by Katherine Reay
One of Madeline Cullen’s happiest childhood memories is of working with her Aunt Maddie in the quaint and cozy Printed Letter Bookshop. But by the time Madeline inherits the shop nearly twenty years later, family troubles and her own bitter losses have hardened Madeline’s heart toward her once-treasured aunt—and the now struggling bookshop left in her care.
While Madeline intends to sell the shop as quickly as possible, the Printed Letter’s two employees have other ideas. Reeling from a recent divorce, Janet finds sanctuary within the books and within the decadent window displays she creates. Claire, though quieter than the acerbic Janet, feels equally drawn to the daily rhythms of the shop and its loyal clientele, finding a renewed purpose within its walls. When Madeline’s professional life takes an unexpected turn, and when a handsome gardener upends all her preconceived notions, she questions her plans and her heart. She begins to envision a new path for herself and for her aunt’s beloved shop—provided the women’s best combined efforts are not too little, too late.
The Printed Letter Bookshop is a captivating story of good books, a testament to the beauty of new beginnings, and a sweet reminder of the power of friendship.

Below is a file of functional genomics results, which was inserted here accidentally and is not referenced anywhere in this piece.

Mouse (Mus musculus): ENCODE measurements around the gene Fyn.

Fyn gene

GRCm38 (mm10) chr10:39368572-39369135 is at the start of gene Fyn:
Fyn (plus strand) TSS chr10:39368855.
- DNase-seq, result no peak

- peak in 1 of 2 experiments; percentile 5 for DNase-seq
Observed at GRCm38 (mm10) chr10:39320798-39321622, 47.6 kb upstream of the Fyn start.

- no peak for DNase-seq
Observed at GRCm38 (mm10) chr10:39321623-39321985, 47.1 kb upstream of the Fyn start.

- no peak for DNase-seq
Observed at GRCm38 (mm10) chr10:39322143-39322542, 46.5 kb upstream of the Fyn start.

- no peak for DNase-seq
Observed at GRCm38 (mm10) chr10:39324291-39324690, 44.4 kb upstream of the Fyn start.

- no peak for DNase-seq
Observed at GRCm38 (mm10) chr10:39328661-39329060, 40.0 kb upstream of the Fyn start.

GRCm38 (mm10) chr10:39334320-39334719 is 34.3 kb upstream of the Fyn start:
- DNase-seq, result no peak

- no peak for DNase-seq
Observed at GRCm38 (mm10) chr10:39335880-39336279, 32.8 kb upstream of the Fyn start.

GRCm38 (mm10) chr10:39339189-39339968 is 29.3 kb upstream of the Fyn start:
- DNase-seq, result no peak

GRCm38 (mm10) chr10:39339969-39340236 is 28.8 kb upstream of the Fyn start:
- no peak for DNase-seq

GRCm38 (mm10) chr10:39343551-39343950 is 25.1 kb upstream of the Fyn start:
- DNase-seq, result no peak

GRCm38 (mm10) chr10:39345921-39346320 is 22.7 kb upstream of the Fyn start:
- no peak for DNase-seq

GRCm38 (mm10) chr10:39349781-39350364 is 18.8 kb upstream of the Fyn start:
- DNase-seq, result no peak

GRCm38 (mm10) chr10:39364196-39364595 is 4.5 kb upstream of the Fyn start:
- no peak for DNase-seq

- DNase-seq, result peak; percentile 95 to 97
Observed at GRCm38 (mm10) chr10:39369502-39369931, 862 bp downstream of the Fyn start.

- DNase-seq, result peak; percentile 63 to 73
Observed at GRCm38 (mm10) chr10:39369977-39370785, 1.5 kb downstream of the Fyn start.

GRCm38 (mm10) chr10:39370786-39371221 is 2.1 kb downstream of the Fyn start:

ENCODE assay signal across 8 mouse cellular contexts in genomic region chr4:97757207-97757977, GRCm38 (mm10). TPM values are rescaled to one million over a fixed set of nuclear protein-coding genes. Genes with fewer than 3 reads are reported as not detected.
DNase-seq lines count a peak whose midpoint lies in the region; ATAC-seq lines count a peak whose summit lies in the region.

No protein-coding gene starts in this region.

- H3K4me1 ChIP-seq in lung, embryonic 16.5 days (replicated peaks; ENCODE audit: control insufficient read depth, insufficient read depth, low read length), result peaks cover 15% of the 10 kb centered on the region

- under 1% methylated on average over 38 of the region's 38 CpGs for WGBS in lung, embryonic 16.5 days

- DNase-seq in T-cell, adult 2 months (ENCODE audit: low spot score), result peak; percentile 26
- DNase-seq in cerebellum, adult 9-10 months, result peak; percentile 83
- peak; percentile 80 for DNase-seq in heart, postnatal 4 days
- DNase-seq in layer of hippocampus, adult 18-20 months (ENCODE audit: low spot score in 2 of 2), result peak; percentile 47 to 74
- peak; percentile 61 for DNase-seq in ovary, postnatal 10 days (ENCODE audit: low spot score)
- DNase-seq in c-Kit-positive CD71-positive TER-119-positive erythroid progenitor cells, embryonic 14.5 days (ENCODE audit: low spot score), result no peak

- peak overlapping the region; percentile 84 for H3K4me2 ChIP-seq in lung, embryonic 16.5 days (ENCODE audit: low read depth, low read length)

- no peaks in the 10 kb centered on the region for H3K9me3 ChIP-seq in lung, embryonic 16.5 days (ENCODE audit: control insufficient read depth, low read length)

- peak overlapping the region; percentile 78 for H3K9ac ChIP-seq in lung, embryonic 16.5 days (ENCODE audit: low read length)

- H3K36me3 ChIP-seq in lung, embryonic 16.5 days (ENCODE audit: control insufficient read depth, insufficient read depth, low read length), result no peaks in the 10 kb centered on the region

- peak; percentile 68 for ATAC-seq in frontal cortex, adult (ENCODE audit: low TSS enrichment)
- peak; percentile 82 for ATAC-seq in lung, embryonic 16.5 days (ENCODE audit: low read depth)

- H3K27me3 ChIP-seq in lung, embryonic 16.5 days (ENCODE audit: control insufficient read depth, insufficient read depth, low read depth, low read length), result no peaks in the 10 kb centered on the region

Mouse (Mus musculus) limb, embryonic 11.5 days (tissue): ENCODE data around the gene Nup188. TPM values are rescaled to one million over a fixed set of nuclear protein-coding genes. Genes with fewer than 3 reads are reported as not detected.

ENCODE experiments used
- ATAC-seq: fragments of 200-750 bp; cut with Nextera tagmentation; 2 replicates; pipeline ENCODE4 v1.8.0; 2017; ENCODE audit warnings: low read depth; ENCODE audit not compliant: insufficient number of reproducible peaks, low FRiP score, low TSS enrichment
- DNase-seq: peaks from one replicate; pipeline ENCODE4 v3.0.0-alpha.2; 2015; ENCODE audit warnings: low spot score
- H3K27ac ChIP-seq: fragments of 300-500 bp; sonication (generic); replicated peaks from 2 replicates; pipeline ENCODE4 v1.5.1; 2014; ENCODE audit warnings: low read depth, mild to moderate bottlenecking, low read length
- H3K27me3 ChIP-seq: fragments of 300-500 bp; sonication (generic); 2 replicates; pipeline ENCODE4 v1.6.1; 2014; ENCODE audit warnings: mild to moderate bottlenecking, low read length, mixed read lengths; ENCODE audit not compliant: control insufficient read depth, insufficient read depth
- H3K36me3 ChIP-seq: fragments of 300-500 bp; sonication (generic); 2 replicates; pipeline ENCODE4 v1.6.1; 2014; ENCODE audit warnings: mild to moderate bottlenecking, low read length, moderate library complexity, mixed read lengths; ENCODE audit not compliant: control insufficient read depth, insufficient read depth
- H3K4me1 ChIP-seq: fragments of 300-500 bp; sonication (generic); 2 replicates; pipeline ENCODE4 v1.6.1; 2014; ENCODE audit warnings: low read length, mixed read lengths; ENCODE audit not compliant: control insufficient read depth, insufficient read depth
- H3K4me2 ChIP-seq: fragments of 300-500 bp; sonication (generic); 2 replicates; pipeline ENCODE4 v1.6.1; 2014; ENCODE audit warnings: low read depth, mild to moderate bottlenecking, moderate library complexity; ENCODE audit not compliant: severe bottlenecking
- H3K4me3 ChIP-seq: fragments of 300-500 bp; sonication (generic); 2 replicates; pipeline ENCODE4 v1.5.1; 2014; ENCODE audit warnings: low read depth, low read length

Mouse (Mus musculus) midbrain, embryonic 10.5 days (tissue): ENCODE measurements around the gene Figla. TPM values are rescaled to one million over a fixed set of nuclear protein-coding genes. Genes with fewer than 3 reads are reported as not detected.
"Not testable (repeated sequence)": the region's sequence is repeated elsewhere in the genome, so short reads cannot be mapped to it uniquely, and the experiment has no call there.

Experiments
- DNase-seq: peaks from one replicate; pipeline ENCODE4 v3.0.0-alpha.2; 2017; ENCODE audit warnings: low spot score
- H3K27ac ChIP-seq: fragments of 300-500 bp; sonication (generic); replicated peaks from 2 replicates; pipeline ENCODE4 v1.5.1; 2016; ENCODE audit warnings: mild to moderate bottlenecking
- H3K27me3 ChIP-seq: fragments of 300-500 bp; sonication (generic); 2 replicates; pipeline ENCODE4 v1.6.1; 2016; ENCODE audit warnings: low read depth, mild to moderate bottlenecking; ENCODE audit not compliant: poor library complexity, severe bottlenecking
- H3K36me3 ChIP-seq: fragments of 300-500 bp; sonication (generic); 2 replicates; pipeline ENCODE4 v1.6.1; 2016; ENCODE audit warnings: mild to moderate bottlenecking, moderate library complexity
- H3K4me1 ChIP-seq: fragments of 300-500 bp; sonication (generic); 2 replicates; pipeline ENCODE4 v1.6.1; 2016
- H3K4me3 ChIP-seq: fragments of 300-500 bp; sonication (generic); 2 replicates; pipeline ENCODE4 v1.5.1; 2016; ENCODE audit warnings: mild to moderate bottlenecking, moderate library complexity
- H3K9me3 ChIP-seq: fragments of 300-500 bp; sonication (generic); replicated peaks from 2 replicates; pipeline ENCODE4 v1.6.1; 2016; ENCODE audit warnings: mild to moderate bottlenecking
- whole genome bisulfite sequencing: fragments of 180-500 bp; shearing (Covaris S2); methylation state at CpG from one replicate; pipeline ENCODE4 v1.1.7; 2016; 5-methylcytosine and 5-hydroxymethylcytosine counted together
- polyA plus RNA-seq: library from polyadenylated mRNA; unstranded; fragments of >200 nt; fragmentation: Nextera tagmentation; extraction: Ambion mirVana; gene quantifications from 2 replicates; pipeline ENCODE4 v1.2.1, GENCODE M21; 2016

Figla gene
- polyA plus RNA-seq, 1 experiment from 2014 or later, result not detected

Readers, I have to be honest - I stray away from books that tend to look like what people may consider "chick lit". I know that's bad, but I really dislike that term! Not so much for the book itself and it's content, but because I don't believe "chick lit' is a genre. It sounds more like an insult sometimes actually. Well, this book has taught me otherwise. I need to learn to push through that label so I can actually appreciate the book.
This was a lovely book about family and friendship and books. There are several perspectives - from the women that helped Maddy run her bookshop and the niece who wasn't visiting her at the end. I also usually don't like more than 3 perspectives in my books, but each of these characters, Claire, Janet, and Madeleine, are so different that I was able to appreciate each of their POVs. Each one is going through their own paths and when you mix grief and hurt in there - well, it makes it extremely interesting.
This was a heartfelt book about love - whether it be romantic, family, or friendship. I was into the book from beginning to end - and I definitely recommend it.